Ledbetter endorsed the president at a campaign event hosted by Mrs. Obama in Richmond in September, and she took the pre-inaugural train with them from Philadelphia. Mrs. Obama described Ledbetter yesterday as "one of my favorite people in the whole wide world . . .
"In traveling across the country over the past two years, Lilly's story and the broader issue of equal pay was a concern voiced over and over and over again. It was a top and critical priority for women of all racial and ethnic backgrounds -- older women, younger women, women with disabilities -- and their families," Mrs. Obama told the crowd at the reception. "This legislation is an important step forward, particularly at a time when so many families are facing economic insecurity and instability.''
It's historically true that first ladies shape public perceptions of the presidency as much as their husbands -- not just through their personalities and fashion choices but through the causes they support. So far Mrs. Obama has announced a three-pronged policy agenda: "supporting military families, helping working women balance career and family, and encouraging national service," her office said in a statement.
Nancy Reagan launched a "Just Say No" campaign against drug abuse. Rosalynn Carter focused on mental health. Barbara Bush sup ported literacy, and Laura Bush was also a passionate advocate of reading and books. Hillary Clinton chose health care. She came to the first lady's office with an impressive professional résumé, including a law degree, as did Mrs. Obama.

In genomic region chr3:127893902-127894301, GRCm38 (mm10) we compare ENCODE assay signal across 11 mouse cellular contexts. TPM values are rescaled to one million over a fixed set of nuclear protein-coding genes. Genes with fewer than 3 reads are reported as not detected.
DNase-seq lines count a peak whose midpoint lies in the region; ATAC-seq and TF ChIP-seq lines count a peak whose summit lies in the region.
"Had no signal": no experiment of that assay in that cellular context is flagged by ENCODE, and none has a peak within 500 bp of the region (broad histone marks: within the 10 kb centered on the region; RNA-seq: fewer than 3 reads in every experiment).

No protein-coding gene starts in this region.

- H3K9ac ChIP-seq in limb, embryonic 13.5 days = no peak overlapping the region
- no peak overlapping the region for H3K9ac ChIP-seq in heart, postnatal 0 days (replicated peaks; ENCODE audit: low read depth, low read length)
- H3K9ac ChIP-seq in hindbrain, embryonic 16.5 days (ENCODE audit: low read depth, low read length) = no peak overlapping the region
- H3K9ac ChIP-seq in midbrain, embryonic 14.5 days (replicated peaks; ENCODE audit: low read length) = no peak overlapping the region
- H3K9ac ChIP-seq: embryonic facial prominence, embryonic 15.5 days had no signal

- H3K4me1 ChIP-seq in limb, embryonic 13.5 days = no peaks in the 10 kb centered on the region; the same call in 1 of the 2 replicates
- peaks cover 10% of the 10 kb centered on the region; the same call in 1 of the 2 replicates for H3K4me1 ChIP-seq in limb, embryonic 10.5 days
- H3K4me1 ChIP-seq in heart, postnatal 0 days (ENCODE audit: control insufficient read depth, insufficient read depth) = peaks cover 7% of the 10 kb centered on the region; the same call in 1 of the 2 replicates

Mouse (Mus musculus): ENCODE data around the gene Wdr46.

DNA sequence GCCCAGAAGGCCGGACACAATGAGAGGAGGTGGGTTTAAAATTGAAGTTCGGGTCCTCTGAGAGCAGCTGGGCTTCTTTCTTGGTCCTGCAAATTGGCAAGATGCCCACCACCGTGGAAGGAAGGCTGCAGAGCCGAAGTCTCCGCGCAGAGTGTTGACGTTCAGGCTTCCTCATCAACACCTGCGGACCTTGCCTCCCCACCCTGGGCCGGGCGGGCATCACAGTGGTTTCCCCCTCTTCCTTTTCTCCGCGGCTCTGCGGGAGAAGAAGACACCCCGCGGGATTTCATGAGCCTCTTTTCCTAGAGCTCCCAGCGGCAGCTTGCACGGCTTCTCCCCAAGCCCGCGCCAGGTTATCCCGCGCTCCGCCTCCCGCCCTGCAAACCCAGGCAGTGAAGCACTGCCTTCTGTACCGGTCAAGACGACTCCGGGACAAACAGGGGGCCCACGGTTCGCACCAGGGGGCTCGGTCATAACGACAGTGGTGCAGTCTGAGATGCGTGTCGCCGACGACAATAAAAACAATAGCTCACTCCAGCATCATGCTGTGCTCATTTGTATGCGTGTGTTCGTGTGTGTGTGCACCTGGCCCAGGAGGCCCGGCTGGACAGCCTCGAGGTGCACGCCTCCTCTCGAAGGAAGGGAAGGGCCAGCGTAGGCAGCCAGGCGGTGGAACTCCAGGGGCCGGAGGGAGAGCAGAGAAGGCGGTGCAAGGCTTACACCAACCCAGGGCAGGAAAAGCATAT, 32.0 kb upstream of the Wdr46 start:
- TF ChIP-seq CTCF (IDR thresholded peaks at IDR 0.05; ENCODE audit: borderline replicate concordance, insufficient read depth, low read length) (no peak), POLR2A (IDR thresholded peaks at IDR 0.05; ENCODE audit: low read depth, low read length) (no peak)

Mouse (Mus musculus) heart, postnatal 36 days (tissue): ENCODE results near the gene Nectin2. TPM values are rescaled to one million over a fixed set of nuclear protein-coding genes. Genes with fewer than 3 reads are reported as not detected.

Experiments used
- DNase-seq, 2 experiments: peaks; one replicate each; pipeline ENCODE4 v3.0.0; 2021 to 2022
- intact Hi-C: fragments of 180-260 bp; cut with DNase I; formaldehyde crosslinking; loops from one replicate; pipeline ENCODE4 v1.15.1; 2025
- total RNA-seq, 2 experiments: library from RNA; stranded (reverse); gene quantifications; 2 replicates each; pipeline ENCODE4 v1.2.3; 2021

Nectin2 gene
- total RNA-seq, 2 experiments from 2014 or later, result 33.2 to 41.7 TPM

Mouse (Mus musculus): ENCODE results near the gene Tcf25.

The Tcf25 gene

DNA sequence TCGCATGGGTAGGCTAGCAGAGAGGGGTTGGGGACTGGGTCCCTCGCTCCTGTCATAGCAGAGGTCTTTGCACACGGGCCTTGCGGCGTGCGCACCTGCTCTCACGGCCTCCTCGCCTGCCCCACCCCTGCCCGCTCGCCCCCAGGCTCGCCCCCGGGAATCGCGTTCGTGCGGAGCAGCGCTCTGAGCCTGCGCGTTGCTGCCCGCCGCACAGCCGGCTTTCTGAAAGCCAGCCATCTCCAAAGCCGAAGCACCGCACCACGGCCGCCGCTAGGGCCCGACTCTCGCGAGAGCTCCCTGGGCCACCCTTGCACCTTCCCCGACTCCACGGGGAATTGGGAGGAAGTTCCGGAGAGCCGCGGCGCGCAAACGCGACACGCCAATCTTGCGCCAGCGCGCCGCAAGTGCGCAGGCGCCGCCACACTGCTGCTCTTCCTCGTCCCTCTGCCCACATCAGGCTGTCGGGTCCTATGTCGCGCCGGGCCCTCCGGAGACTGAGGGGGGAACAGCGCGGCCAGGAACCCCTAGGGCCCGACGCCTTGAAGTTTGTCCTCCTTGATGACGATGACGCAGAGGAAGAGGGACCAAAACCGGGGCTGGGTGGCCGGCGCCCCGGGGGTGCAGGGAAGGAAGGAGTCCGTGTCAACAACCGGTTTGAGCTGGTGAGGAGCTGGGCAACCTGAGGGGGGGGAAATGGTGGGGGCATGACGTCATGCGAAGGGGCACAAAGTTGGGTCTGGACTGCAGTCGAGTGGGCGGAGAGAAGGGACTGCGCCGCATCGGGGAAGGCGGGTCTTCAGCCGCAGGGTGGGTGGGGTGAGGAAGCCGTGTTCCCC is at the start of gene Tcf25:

"People wanted to see what Hillary was going to do," Gutin said. "They want to see what Michelle is going to do."
Yesterday's signing ceremony closely echoed an event 16 years ago, at the dawn of the Clinton presidency. On a mild early-February day in the Rose Garden, Bill Clinton signed the first bill of his presidency, at a ceremony his wife attended: The Family and Medical Leave Act, which guaranteed that employees could take up to 12 weeks of unpaid leave for events like the birth of a child. Similar legislation had been vetoed by his predecessor; Mrs. Clinton was among those who lobbied on Capitol Hill in the days before the bill won congressional approval, according to news reports.
Mrs. Obama held several round tables on women's issues during the campaign, where she heard women voice concerns about child care, other family issues and the economy. "The round tables were a reflection of conversations with her girlfriends," Katie McCormick Lelyveld, a spokeswoman for the first lady, said yesterday. "She relayed those concerns to her husband."
Earlier in the morning, the president and his wife attended to their own work-life balance. They went to a second-grade class presentation at Sidwell Friends School's lower-school campus in Bethesda, which their 7-year-old daughter, Sasha, attends.
Sasha and her peers are studying Native American history and culture.
"Each child did research on an American Indian topic and then presented their work to other students and parents," school spo kesman Ellis Turner said. The lesson included a breakfast featuring Native foods.
Staff writer DeNeen L. Brown contributed to this report.